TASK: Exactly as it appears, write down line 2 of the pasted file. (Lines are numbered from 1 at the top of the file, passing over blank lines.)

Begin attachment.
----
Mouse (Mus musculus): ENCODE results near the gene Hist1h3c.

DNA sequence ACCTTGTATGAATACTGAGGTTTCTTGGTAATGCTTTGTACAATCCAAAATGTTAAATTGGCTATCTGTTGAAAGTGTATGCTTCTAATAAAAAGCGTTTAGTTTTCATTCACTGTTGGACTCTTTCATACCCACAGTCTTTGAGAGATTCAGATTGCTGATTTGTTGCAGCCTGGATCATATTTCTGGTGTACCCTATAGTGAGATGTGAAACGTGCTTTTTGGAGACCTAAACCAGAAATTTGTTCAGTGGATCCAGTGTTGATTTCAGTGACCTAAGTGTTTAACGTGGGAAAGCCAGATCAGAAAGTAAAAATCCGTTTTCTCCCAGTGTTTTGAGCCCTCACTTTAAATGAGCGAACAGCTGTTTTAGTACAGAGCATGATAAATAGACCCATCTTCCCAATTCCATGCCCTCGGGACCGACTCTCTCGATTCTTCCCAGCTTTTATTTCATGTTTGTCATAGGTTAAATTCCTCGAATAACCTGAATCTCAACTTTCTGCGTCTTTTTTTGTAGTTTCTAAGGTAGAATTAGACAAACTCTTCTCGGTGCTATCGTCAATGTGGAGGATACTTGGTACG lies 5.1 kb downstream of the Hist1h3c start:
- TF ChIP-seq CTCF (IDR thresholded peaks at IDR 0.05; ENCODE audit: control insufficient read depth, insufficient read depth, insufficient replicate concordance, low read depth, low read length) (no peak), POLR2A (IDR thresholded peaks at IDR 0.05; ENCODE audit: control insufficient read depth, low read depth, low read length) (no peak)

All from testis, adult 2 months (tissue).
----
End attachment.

DNA sequence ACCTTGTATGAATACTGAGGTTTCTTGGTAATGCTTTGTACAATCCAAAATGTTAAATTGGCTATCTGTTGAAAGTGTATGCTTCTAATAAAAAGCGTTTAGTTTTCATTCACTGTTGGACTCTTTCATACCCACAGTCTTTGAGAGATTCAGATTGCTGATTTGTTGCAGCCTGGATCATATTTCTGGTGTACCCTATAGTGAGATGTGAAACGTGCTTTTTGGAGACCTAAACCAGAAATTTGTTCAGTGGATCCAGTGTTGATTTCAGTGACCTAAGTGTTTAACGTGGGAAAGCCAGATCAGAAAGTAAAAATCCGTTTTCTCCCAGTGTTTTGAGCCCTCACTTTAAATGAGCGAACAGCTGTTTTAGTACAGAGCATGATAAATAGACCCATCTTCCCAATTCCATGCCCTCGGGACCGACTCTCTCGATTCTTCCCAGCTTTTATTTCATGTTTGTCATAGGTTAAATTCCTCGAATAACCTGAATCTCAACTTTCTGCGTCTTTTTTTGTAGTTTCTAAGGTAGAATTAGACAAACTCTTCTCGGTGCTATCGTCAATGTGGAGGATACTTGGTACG lies 5.1 kb downstream of the Hist1h3c start: